Length restoration

Establishment of rotation

Place a bolster underneath the buttock of the involved extremity. Assess rotation using at least one of these methods:

  • Ensure alignment of the anterior superior iliac spine, the center of the patella, and the second toe
  • Compare rotation with the contralateral leg
Establishment of rotation
  • Use radiological assessment to compare the profile of the lesser trochanter with that of the contralateral leg (lesser trochanter shape sign), holding the leg so that the patella faces anteriorly on both sides. Before positioning the patient, store the profile of the lesser trochanter of the intact opposite leg (patella facing anteriorly) in the image intensifier. The illustration shows the lesser trochanteric profile of the intact opposite side.
Radiological assessment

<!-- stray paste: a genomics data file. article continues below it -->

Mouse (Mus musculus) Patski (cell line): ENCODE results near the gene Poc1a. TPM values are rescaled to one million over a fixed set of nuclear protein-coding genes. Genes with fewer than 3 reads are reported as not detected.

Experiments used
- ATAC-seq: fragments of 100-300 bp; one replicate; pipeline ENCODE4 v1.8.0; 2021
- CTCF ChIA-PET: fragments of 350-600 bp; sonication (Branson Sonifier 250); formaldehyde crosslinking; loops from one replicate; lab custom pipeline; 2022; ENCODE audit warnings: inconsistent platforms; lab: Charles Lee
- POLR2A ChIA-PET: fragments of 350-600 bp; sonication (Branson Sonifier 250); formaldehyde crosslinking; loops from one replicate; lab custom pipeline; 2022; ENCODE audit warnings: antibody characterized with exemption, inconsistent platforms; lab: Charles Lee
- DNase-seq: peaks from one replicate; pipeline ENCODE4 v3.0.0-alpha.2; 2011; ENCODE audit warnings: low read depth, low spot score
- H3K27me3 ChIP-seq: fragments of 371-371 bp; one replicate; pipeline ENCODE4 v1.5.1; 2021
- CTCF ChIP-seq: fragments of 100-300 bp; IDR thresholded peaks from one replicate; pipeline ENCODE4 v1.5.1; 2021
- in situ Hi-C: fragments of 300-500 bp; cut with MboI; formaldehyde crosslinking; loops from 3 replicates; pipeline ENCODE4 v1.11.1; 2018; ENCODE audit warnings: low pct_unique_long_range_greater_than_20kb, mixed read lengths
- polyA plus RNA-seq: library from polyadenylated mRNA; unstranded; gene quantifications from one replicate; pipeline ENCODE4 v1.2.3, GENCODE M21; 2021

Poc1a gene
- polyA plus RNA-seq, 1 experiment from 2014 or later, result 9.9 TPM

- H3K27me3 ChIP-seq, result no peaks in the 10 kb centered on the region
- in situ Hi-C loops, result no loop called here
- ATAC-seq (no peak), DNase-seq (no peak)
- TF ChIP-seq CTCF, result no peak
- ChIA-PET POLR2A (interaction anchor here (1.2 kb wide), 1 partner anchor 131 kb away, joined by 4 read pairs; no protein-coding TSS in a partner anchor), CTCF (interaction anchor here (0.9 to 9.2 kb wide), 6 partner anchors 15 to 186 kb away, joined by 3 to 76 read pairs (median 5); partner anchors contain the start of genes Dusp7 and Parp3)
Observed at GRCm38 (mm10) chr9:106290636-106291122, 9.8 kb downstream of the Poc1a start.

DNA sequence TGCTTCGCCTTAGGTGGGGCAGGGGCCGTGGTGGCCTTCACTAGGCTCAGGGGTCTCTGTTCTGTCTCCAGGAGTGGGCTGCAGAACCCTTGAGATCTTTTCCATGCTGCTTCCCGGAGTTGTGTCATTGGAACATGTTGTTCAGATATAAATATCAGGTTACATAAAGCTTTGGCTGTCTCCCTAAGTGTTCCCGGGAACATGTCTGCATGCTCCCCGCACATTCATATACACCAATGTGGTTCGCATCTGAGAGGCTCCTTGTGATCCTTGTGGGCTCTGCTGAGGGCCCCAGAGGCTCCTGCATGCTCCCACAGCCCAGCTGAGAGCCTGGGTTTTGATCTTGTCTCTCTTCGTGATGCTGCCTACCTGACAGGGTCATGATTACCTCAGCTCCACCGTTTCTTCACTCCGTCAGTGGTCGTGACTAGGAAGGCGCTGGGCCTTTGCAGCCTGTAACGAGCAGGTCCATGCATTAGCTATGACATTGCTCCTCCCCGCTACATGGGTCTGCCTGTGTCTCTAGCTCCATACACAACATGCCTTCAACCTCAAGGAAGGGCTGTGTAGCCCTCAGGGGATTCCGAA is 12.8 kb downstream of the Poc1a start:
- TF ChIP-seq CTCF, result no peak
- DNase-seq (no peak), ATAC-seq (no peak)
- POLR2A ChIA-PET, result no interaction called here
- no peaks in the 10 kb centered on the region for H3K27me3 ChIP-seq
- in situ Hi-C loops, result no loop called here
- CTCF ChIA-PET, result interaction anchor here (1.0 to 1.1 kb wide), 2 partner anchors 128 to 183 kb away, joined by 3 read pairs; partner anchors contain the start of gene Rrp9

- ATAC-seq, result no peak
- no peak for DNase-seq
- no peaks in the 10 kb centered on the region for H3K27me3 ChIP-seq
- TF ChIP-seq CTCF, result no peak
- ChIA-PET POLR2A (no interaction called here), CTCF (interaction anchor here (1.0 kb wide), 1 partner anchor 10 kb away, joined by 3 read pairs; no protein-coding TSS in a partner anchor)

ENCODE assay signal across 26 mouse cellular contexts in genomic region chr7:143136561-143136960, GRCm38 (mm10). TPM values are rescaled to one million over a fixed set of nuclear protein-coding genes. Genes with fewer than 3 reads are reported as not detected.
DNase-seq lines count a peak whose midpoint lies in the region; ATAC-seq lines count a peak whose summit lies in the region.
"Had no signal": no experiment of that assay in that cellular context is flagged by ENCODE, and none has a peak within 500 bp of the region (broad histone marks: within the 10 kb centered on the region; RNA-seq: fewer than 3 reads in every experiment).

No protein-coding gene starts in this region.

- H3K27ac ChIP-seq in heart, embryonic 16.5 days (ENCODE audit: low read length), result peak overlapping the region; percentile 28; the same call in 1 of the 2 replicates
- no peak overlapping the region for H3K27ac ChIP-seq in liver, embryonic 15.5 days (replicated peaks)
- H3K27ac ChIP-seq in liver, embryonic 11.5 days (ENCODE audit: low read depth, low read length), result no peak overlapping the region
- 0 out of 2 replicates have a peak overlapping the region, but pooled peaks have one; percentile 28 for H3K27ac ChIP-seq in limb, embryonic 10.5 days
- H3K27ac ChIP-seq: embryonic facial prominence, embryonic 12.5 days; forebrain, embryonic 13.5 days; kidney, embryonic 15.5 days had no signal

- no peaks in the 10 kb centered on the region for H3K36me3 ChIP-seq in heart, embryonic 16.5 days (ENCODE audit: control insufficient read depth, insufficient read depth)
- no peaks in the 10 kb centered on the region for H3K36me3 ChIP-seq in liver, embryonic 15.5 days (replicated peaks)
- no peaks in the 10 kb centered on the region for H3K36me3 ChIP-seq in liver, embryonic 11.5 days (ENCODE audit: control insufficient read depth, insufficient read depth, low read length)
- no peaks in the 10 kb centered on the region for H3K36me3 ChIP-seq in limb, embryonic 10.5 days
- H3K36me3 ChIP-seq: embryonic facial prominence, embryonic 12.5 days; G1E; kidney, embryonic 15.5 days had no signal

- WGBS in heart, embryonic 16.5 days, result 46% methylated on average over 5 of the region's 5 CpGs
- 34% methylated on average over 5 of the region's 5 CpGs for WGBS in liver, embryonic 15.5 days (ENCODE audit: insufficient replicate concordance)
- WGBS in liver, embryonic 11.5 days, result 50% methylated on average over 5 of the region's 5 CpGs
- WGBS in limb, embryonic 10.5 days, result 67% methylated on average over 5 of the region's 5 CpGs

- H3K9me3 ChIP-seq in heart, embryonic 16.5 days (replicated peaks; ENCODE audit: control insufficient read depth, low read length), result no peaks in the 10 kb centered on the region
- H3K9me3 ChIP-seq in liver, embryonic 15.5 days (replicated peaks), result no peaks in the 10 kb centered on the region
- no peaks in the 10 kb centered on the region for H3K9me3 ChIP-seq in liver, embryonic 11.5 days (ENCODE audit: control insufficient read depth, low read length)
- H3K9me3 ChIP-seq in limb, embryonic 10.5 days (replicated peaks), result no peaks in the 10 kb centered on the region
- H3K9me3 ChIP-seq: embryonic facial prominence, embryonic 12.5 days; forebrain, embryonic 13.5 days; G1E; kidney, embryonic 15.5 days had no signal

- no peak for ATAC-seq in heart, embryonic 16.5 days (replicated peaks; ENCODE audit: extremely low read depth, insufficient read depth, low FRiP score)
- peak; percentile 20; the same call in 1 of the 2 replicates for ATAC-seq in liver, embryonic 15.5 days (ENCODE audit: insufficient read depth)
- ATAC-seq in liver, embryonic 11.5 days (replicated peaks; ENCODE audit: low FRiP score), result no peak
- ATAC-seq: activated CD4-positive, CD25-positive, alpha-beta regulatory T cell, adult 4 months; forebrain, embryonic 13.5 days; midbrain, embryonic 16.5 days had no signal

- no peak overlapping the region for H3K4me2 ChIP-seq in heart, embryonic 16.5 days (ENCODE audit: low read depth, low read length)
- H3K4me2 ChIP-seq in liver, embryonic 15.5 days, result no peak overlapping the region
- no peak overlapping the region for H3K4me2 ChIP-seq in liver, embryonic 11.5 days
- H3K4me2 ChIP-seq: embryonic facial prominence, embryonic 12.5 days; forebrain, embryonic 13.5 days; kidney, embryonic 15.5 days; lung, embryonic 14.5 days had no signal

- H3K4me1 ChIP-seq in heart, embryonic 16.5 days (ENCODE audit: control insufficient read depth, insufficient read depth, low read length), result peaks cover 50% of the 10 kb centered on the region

Checking for malrotation after plate positioning

In cases of malrotation, the lesser trochanter is of a different profile when compared to that of the contralateral leg.

Take care to assess rotation with the patella facing directly anteriorly.

Checking for malrotation after plate positioning

Checking coronal alignment after plate positioning

It is very important to restore the biomechanical axis of the lower limb. The normal biomechanical axis follows a line from the center of the femoral head, through the center of the proximal tibia and then through the center of the ankle joint. This axis can be checked intraoperatively by using a piece of cable, such as the diathermy cord. The cord is stretched from the iliac spine across the patella to the cleft between the first and second toes.

Checking coronal alignment after plate positioning